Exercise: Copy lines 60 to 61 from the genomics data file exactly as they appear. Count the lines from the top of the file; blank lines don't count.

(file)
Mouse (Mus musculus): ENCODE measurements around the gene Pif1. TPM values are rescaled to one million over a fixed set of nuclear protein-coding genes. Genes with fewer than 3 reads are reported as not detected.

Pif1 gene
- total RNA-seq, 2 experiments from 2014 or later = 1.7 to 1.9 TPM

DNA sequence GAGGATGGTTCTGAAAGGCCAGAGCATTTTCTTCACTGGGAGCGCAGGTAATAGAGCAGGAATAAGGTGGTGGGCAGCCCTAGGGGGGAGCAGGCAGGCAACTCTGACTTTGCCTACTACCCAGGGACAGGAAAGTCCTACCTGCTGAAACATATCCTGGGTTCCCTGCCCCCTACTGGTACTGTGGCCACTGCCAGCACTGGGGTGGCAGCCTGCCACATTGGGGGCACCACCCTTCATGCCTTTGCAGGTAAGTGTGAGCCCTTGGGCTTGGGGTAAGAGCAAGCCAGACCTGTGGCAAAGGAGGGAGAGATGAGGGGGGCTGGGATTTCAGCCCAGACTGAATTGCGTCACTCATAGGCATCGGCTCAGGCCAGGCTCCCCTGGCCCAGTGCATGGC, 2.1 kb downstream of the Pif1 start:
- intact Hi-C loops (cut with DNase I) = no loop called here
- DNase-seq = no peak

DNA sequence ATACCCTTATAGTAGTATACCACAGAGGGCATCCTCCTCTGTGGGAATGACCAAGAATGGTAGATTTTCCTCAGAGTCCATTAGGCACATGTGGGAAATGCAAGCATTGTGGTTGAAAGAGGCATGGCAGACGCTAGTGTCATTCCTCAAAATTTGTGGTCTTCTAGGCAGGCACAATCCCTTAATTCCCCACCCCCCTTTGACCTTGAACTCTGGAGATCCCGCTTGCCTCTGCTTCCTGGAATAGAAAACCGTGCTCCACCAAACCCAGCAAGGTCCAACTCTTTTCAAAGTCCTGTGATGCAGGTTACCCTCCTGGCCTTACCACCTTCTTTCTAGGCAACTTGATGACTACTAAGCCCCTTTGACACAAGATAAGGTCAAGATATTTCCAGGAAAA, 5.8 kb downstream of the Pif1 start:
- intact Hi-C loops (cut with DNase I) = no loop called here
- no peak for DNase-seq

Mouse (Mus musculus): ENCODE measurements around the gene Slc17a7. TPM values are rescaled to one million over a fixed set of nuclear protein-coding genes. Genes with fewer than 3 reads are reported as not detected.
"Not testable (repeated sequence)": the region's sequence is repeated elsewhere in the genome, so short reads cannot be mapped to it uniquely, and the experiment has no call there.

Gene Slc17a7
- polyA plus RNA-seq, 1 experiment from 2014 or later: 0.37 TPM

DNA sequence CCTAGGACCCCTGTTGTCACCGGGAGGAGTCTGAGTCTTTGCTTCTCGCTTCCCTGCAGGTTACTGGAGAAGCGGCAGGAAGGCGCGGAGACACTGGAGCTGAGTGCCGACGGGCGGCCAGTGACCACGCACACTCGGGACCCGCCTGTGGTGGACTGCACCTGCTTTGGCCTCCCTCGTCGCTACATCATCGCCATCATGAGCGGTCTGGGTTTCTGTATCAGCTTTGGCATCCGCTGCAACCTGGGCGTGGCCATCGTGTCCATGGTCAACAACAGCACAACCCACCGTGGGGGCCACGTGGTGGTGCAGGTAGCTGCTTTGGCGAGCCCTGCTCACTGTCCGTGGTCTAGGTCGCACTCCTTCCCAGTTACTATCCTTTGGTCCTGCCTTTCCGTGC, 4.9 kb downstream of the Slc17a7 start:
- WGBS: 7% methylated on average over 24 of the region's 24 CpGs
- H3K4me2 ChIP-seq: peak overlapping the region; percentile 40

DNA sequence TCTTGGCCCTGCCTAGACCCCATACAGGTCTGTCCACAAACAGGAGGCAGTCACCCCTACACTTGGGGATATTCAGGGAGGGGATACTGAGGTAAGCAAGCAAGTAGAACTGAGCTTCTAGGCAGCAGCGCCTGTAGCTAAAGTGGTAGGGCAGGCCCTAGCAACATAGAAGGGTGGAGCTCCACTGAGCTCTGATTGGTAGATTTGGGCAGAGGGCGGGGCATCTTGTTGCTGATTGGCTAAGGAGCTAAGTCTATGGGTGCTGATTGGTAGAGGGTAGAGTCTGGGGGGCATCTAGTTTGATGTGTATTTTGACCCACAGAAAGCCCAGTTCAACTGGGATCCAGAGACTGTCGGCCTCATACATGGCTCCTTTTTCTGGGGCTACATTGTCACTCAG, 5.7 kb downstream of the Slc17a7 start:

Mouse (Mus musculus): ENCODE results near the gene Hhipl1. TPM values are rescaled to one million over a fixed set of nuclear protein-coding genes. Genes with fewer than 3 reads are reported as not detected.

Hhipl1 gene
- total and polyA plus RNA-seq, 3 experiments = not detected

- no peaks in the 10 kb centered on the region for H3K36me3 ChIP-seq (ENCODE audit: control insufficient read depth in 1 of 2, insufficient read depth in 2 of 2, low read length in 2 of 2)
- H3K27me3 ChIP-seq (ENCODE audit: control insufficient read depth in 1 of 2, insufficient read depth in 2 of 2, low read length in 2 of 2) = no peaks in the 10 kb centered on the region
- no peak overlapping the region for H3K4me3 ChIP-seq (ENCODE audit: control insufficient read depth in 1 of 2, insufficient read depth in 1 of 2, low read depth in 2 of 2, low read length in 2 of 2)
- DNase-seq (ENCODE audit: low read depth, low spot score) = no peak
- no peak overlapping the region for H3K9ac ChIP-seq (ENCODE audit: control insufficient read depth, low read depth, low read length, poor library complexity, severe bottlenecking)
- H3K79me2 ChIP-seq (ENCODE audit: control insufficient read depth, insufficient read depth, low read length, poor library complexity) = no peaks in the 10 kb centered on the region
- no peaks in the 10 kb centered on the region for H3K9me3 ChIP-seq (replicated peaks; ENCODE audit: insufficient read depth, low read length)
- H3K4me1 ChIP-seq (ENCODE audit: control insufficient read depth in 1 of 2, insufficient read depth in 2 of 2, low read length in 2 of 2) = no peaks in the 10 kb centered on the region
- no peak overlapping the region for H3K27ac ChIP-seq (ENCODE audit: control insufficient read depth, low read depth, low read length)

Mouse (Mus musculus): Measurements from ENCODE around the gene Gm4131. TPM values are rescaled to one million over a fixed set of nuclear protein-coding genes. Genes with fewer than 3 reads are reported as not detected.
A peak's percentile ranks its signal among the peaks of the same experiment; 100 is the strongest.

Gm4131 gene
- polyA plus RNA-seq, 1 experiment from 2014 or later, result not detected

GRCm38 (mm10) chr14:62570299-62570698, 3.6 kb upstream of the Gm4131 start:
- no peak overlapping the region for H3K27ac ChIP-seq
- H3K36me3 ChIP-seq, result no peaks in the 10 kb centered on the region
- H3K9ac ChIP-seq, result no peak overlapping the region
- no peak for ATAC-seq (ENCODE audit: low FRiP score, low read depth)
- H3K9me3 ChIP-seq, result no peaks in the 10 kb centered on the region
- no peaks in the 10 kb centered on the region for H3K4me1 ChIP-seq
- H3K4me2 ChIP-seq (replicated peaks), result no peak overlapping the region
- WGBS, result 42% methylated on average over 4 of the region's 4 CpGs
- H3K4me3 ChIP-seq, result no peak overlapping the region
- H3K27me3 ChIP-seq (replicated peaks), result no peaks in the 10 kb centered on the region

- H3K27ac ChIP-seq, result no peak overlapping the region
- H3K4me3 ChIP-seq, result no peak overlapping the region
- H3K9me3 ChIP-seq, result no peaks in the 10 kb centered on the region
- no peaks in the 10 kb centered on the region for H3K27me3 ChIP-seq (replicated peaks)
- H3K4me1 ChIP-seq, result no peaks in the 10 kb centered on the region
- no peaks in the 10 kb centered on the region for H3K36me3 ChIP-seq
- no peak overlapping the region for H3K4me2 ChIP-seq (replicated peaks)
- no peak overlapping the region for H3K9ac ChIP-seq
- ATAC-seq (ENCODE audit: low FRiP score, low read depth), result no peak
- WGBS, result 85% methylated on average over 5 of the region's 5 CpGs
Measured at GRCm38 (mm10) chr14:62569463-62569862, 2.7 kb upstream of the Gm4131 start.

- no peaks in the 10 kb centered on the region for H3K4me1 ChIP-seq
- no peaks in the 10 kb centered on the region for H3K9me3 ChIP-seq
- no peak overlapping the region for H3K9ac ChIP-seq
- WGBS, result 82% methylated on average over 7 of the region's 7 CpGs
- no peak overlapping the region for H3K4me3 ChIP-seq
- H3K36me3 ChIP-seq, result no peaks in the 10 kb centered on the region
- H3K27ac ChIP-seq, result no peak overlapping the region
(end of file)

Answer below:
- no peak overlapping the region for H3K4me3 ChIP-seq
- H3K36me3 ChIP-seq, result no peaks in the 10 kb centered on the region